Feeling Very Urbanized

Dear Liza,

The first big thing that happened yesterday was that Grandpa Nelson bought me my birthday present. Yes, my birthday isn’t until next March. He went on-line for more than an hour and with lots of clicking and frustration and patience, he got two tickets to the musical HAMILTON when it comes to Portland next spring! He tried for four tickets, but there were only two available, so Auntie Katie (who loves Hamilton even more than I do) and I will be going to see the best musical in the last 30 years during spring break, 2018!

I smiled all day and well into the night. This sort of theater just doesn’t exist in Salinas… there just aren’t enough people to support it. I am feeling very blessed to be in this huge city where thousands of people love music and theater, and to have Grandpa Nelson, who will spend the time and money to make sure I can see it!

As if that wasn’t enough for one day, at 5:00 we took the #20 downtown. It was cold but dry and clear, and the lights reflecting off the river were beautiful. We walked from the bus stop up to Cheryl’s on 12th for dinner. We had tried to eat there for brunch, but it had been full. Dinner was pleasant, but nothing fabulous. The best thing was Christina, our server, who was conversational and helpful, and the curry pea salad.

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Cheryl’s on 12th                                Photo Credit: Cheryl’s
 

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          The Living Room Theater                                       Photo credit: Living Room

We walked to the Living Room Theater, just a few blocks away. Grandpa Nelson had gotten us tickets to see “The Battle of the Sexes”, a movie set in 1971, when he and I were dating in high school. The movie is about Billie Jean King, a professional tennis player, and her work to get equal pay for women athletes. One of the ways she did this was to play a male tennis player named Bobbie Riggs. I remember when it was all really happening and enjoyed seeing the clothes and hearing the music of my high school days up on the screen.

The movie was so good, we talked about it as we walked toward the bus stop….but didn’t stop! We went into Powell’s City of Books, because Grandpa Nelson wanted to do some early Christmas shopping. He shopped, I people-watched, Auntie Bridgett looked at graphic novels…until 10 P.M., our bed time.

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Powell’s City of Books Photo credit: Powell’s

We caught the bus and enjoyed the dark quiet ride home.

Love, Grandma Judy

 

 

 

Downtown Delights

Dear Liza,

On Sunday, Auntie Bridgett, Grandpa Nelson and I took the #20 bus downtown. We admired the architecture while hunting for a place to eat. The problem is, Portland is a very Sunday Brunch-oriented city. If there is a restaurant open, they are packed. We tried Cheryl’s on 12th: a mob. We looked at Tasty n Alder: packed. Finally, we went to our old stand by, Kenny and Zuke’s Deli, at 11th and Stark. They had only a 10 minute wait, and we enjoyed reading the newspapers and magazines they had out.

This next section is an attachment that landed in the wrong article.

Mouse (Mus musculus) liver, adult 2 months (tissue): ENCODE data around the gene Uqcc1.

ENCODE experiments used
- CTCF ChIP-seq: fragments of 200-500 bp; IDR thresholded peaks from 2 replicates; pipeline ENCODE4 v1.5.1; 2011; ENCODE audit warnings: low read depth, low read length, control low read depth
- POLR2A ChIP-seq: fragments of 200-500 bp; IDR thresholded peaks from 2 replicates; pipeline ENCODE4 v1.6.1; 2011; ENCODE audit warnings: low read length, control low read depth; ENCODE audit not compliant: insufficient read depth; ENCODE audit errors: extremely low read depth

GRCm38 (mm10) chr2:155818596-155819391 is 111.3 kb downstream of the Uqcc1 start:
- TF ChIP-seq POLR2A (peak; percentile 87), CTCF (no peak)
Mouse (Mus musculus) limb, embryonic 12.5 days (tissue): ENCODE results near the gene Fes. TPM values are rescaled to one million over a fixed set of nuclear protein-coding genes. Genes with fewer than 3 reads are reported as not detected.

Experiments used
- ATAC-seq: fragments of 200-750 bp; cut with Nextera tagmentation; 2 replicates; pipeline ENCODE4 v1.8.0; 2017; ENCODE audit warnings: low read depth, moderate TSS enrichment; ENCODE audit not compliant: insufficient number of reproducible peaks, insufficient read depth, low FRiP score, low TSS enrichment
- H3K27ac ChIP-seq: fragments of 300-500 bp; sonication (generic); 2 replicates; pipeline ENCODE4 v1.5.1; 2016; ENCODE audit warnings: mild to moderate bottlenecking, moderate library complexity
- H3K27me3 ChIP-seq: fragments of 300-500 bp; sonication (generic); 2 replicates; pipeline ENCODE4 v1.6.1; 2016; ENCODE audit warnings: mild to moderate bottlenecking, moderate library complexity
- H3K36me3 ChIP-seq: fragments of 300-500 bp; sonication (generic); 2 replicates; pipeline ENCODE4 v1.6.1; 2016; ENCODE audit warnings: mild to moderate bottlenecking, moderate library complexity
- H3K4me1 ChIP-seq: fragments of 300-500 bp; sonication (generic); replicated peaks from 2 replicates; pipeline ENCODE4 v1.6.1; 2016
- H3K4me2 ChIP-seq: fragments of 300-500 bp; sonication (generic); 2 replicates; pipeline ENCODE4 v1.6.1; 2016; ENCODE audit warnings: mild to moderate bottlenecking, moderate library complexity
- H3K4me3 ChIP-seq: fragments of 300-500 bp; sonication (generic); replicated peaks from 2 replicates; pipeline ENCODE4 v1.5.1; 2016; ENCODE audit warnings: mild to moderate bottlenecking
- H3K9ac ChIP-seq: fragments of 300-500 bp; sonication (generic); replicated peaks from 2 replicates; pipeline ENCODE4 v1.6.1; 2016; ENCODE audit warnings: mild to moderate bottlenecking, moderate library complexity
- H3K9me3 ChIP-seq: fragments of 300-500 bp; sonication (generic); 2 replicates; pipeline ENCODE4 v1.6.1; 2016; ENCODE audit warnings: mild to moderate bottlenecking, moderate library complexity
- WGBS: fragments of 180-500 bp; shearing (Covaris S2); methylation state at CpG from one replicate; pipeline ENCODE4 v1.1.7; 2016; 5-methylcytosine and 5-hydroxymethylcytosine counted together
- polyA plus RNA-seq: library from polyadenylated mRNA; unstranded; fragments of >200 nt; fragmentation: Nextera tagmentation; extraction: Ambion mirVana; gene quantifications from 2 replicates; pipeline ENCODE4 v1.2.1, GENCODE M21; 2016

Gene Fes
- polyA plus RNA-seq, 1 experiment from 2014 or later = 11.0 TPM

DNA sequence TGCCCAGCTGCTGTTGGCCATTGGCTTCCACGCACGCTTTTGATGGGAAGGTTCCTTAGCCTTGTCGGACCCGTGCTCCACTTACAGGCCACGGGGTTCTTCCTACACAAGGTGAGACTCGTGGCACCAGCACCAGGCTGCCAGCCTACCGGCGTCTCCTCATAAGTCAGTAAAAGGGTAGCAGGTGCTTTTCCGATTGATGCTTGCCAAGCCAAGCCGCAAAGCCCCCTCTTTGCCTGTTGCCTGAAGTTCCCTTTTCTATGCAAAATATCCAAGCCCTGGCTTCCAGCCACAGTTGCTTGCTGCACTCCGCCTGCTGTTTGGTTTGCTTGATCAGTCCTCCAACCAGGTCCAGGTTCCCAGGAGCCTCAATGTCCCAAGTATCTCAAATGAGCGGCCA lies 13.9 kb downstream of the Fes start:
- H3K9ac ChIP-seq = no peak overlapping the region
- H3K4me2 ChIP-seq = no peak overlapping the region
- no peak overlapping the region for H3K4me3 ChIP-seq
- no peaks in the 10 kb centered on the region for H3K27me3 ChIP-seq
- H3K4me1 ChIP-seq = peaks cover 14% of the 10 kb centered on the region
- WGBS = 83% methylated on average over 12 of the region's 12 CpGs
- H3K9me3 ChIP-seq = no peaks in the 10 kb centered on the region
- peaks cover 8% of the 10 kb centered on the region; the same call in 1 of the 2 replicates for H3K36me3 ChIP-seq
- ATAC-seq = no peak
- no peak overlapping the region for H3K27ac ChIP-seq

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Kenny and Zuke’s looking out
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Church and leaves

After a filling and delicious meal of roasted veggies, eggs and rye toast with lots of butter, we headed off. Since we weren’t in a hurry, we got to notice all sorts of things. The leaves keep changing and are beautiful at every turn.

Odd things, like a dog fountain guarded by a brass bulldog named Zelda wearing a top hat, standing in front of the Hilton Hotel, just cracked us up.

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Zelda the water fountain guardian

At Pioneer Square, we saw the 45 foot Christmas tree being put up. The lower branches had been removed to make it easier (something I had never seen) and some workmen were busy re-attaching the branches onto the tree while other men were running electric cables down the tree for when they light it up next week. Down below, a fellow was stringing lights on smaller trees to make everything cheerful.

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Christmas tree going up!

We kept walking and got to The Oregon Historical Society. A group of talented musicians and historians were putting on a show about The Art of the Protest Song, a history that runs from before I was born to today; people using music to tell other people how they feel about what’s going on in the world, and to let people know they aren’t alone in their concerns. We heard some Bob Dylan, Joni Mitchell, Phil Ochs, and several original songs by the musicians. It was wonderful, and very well attended. There were 100 chairs up when we got there, and almost 100 more were added before the show started.

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Quilted logo of the show

After the show, Grandpa Nelson suggested we try walking home. We were surprised, but willing. It wasn’t very cold, and there was even some blue skies coming between the clouds. And there was always a bus close by if we got tired.

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Light on the River

 

 

 

We walked down to the river, then north along the Tom McCall Riverfront, to the Morrison Bridge. A curvy on ramp took us up to the bridge, and we walked across the Willamette River. It was beautiful. The trees, seen from above, spread out and drop their leaves onto the roadway. The sidewalk is separated from the big traffic by a bike lane and fence, so we felt safe. The sky had gotten grey so the river was, too.

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Trees seen from above

On the east side, we walked past warehouses and car repair places, up Morrison Street, through the Lone Fir Cemetery, and home for dinner. Auntie Bridgett’s Fitbit said we had walked almost 5 miles! Hooray for walking!

Love,

Grandma Judy